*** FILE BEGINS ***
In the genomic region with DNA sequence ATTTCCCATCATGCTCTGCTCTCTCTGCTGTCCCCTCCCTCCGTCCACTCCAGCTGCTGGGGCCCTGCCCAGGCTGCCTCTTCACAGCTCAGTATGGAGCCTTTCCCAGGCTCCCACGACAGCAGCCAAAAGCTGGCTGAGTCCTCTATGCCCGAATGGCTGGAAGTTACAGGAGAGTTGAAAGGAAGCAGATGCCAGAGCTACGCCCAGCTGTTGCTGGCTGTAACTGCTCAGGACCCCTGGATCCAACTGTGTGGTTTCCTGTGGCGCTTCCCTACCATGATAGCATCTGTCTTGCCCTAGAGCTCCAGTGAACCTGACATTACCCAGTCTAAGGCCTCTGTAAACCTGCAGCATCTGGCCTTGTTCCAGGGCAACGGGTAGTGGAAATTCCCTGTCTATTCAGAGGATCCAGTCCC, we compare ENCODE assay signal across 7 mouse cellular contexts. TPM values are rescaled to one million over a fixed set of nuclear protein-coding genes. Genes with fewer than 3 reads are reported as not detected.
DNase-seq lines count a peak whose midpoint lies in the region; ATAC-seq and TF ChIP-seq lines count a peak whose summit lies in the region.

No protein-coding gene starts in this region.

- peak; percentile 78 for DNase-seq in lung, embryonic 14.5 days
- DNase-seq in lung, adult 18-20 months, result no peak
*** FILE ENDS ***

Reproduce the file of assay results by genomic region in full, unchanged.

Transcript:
In the genomic region with DNA sequence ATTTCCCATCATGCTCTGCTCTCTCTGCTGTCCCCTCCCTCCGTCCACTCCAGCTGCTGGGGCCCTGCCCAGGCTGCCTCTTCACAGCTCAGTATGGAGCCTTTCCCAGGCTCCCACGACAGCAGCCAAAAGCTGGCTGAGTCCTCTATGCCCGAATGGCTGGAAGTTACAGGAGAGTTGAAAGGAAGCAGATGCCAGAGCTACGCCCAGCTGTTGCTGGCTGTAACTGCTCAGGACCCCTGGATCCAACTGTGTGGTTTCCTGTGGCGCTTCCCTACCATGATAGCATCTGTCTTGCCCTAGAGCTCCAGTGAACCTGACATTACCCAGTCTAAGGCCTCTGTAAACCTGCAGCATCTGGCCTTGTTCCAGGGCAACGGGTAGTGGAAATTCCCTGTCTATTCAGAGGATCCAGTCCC, we compare ENCODE assay signal across 7 mouse cellular contexts. TPM values are rescaled to one million over a fixed set of nuclear protein-coding genes. Genes with fewer than 3 reads are reported as not detected.
DNase-seq lines count a peak whose midpoint lies in the region; ATAC-seq and TF ChIP-seq lines count a peak whose summit lies in the region.

No protein-coding gene starts in this region.

- peak; percentile 78 for DNase-seq in lung, embryonic 14.5 days
- DNase-seq in lung, adult 18-20 months, result no peak